John Davenport grew up in Sanford, where his passion for music soon took him to New York, where he learned the recording business from the ground up. When he began in the late 70s at Secret Sound Studio, he learned the craft from some of the best engineers and producers of the times.

John spent the 80s as a recording engineer at the iconic Hit Factory in New York where he worked with a variety of impressive acts such as the Rolling Stones, Bruce Springsteen, John & Yoko, Cindy Lauper, Judy Collins, and Little Steven. He received Platinum Album awards from the United Nations for Little Steven’s Sun City, where he was chief engineer. Now returning to his hometown, it seems John has come full circle, in more ways than one.

Aside from returning to his old stomping grounds, it appears as though John will also be returning to his analog roots. Being a former staff engineer at the Hit factory, John was trained on analog consoles exclusively. After a period in digital, he will connect with his analog past using the API Legacy Plus.

“The smile on my face is because, after three decades of working at professional and makeshift studios, I finally have the opportunity of building my own dream studio,” he says. “It didn’t take long to select my choice of console. API, the sound and workmanship, is like no other. Thank you, Dan Zimbelman (of API), Wes Lachot Design, and the craftsmen at API making my dream possible.”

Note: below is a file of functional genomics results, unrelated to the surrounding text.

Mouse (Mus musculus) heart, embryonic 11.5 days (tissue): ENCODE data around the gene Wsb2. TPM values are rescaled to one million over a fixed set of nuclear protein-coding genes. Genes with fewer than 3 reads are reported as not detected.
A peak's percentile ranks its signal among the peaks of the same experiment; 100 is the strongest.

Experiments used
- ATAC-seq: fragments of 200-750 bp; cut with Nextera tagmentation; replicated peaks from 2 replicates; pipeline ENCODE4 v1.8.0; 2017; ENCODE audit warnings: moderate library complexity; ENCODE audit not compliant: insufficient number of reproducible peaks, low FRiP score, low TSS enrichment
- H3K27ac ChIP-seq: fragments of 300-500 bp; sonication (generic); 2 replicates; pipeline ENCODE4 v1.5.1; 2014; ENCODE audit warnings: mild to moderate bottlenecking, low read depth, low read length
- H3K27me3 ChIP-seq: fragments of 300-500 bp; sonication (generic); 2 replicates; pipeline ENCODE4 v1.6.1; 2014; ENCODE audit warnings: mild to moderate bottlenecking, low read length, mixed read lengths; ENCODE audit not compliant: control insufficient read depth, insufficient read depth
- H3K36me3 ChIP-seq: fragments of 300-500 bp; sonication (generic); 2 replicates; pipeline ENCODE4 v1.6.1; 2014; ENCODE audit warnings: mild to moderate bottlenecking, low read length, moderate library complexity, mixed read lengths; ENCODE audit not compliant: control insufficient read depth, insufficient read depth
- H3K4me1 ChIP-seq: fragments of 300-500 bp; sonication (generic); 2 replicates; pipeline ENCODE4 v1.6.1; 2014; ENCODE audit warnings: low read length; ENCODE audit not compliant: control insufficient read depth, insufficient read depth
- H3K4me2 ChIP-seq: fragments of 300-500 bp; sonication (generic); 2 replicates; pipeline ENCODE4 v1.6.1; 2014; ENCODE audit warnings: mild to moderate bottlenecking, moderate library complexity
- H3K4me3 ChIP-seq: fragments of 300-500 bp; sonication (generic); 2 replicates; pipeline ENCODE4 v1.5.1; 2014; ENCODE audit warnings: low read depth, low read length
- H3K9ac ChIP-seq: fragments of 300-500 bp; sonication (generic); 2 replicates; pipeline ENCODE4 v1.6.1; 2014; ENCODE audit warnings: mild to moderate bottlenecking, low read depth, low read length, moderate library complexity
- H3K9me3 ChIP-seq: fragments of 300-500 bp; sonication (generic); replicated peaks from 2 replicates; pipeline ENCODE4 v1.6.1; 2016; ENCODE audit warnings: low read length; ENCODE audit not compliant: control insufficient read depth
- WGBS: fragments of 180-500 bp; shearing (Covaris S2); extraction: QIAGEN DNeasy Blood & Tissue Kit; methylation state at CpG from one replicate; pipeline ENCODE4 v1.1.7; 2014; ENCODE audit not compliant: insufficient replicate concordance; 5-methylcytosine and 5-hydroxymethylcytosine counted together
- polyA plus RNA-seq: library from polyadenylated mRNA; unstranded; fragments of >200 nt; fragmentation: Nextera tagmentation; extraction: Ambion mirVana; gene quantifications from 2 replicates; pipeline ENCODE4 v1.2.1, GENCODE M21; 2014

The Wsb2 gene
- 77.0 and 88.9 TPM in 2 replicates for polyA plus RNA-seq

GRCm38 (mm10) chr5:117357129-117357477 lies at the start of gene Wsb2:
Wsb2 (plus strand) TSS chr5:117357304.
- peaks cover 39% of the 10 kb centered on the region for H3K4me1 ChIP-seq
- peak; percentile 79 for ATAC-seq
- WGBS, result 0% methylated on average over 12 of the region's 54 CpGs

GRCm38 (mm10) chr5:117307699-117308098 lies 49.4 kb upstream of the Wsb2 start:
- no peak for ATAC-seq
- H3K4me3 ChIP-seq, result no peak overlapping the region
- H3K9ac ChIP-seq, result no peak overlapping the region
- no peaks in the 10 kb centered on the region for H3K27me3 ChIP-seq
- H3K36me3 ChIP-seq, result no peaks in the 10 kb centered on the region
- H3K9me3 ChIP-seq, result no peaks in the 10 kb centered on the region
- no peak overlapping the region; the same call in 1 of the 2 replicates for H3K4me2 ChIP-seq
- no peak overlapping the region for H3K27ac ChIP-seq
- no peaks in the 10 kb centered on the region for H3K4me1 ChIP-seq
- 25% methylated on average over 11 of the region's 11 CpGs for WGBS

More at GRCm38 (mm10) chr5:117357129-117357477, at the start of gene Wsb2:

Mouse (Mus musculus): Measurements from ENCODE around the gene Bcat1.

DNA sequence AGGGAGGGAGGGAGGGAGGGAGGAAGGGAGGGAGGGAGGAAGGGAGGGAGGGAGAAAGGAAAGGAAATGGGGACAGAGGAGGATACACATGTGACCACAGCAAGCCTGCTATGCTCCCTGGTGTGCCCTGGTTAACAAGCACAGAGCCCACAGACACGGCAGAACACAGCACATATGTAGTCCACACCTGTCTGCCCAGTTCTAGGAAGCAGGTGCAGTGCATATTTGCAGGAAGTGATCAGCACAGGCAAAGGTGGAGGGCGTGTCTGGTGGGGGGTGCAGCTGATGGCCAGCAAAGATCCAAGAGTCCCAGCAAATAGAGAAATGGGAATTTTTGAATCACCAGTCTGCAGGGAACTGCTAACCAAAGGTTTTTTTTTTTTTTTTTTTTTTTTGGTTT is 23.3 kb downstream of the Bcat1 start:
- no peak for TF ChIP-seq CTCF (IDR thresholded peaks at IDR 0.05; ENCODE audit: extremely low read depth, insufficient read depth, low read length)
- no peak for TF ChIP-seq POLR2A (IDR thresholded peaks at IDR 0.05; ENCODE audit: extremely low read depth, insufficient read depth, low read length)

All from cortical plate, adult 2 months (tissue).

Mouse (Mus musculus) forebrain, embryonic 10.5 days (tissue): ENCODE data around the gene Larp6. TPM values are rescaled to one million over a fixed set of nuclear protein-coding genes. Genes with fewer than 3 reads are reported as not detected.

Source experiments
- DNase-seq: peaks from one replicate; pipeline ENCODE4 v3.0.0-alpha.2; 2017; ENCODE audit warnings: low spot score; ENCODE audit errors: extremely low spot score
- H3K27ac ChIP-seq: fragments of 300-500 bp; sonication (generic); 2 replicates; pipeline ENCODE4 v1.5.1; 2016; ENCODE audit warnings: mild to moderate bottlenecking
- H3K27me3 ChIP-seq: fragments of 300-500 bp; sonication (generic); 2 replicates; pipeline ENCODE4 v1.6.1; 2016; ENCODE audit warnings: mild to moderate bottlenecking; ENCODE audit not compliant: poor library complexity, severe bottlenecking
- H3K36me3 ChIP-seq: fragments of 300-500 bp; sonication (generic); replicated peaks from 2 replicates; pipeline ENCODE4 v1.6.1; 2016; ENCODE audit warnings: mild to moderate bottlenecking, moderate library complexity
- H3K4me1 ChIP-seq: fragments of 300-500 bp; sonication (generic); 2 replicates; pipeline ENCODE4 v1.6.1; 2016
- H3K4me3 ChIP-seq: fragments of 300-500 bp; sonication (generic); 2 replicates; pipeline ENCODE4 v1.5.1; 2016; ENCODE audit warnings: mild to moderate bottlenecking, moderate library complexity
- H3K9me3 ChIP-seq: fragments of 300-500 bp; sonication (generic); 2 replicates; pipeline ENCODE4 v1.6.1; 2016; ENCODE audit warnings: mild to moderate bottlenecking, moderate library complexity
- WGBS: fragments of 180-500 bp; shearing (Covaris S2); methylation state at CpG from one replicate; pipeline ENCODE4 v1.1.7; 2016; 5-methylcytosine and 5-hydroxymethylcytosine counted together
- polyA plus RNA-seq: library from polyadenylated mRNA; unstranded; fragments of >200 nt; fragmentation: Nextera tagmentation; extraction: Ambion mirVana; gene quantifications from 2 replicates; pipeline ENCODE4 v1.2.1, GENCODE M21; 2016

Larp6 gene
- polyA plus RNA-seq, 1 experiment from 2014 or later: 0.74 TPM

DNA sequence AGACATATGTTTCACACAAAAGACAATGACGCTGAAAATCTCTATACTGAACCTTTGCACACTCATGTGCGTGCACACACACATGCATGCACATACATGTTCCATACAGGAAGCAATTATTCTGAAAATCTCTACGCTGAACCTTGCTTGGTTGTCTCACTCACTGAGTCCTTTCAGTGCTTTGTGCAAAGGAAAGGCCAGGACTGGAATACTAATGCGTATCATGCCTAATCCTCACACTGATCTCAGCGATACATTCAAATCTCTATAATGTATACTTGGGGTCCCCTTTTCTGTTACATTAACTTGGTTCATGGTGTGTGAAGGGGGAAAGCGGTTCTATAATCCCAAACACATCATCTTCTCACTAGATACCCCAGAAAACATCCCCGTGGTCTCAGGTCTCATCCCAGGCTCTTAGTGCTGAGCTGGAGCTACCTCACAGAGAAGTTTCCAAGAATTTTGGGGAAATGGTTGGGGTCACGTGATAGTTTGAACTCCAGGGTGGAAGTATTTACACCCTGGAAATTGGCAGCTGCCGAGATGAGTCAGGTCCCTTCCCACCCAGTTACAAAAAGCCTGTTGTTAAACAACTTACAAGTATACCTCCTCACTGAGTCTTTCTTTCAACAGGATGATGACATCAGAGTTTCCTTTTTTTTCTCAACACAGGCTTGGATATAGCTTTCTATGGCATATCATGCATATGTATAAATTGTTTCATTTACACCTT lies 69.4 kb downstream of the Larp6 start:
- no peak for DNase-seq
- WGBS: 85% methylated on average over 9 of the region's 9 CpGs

John’s recording studio is located along the Deep River in North Carolina where he continues to develop artists and produce films. His skills as an engineer, producer, and artist developer have led him to the title of Co-Founder and Vice President of Music of JD Productions.

The studio will be built from the ground up as a 1,300 square foot space designed by Wes Lachot of Wes Lachot Design. “I can say that I recommend API consoles to my clients because they represent the very best in analog design and sound quality and always make the room sound the best,” said Lachot. “Very best sounding rooms are nothing without the best sounding gear.”

ABOUT API (AUTOMATED PROCESSES, INC.)
Established more than 40 years ago, Automated Processes, Inc. is the leader in analog recording gear with the Vision, Legacy Series and 1608 recording consoles, as well as its classic line of modular signal processing equipment.